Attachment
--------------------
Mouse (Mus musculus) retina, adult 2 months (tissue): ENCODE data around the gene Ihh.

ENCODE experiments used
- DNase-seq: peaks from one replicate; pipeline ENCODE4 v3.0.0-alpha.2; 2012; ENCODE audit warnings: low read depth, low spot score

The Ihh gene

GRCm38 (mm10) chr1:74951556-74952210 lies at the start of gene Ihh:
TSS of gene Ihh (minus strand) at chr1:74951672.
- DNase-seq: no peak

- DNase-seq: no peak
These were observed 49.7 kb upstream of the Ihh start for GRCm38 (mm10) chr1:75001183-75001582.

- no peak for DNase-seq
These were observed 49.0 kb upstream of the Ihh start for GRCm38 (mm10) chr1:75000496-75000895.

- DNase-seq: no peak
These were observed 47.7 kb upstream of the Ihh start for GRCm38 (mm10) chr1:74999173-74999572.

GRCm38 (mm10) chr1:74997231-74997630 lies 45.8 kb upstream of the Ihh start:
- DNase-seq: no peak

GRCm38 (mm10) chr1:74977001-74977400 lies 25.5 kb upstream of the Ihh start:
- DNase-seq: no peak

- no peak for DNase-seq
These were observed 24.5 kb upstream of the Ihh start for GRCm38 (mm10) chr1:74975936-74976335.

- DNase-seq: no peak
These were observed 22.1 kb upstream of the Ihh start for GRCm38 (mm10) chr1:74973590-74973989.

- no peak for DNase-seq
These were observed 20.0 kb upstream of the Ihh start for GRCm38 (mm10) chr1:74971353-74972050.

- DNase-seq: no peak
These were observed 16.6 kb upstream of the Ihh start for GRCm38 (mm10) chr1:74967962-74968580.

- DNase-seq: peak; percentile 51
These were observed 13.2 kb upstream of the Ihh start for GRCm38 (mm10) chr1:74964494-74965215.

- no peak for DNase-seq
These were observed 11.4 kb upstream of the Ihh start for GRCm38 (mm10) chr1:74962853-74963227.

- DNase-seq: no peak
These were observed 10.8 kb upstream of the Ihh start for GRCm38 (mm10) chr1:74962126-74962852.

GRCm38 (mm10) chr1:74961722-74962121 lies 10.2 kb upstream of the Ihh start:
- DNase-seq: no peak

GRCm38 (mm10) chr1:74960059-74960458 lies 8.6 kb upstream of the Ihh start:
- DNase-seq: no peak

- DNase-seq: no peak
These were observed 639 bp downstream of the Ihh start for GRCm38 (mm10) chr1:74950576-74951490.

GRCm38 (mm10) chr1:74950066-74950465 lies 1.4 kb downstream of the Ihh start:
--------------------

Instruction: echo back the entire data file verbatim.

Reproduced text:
Mouse (Mus musculus) retina, adult 2 months (tissue): ENCODE data around the gene Ihh.

ENCODE experiments used
- DNase-seq: peaks from one replicate; pipeline ENCODE4 v3.0.0-alpha.2; 2012; ENCODE audit warnings: low read depth, low spot score

The Ihh gene

GRCm38 (mm10) chr1:74951556-74952210 lies at the start of gene Ihh:
TSS of gene Ihh (minus strand) at chr1:74951672.
- DNase-seq: no peak

- DNase-seq: no peak
These were observed 49.7 kb upstream of the Ihh start for GRCm38 (mm10) chr1:75001183-75001582.

- no peak for DNase-seq
These were observed 49.0 kb upstream of the Ihh start for GRCm38 (mm10) chr1:75000496-75000895.

- DNase-seq: no peak
These were observed 47.7 kb upstream of the Ihh start for GRCm38 (mm10) chr1:74999173-74999572.

GRCm38 (mm10) chr1:74997231-74997630 lies 45.8 kb upstream of the Ihh start:
- DNase-seq: no peak

GRCm38 (mm10) chr1:74977001-74977400 lies 25.5 kb upstream of the Ihh start:
- DNase-seq: no peak

- no peak for DNase-seq
These were observed 24.5 kb upstream of the Ihh start for GRCm38 (mm10) chr1:74975936-74976335.

- DNase-seq: no peak
These were observed 22.1 kb upstream of the Ihh start for GRCm38 (mm10) chr1:74973590-74973989.

- no peak for DNase-seq
These were observed 20.0 kb upstream of the Ihh start for GRCm38 (mm10) chr1:74971353-74972050.

- DNase-seq: no peak
These were observed 16.6 kb upstream of the Ihh start for GRCm38 (mm10) chr1:74967962-74968580.

- DNase-seq: peak; percentile 51
These were observed 13.2 kb upstream of the Ihh start for GRCm38 (mm10) chr1:74964494-74965215.

- no peak for DNase-seq
These were observed 11.4 kb upstream of the Ihh start for GRCm38 (mm10) chr1:74962853-74963227.

- DNase-seq: no peak
These were observed 10.8 kb upstream of the Ihh start for GRCm38 (mm10) chr1:74962126-74962852.

GRCm38 (mm10) chr1:74961722-74962121 lies 10.2 kb upstream of the Ihh start:
- DNase-seq: no peak

GRCm38 (mm10) chr1:74960059-74960458 lies 8.6 kb upstream of the Ihh start:
- DNase-seq: no peak

- DNase-seq: no peak
These were observed 639 bp downstream of the Ihh start for GRCm38 (mm10) chr1:74950576-74951490.

GRCm38 (mm10) chr1:74950066-74950465 lies 1.4 kb downstream of the Ihh start: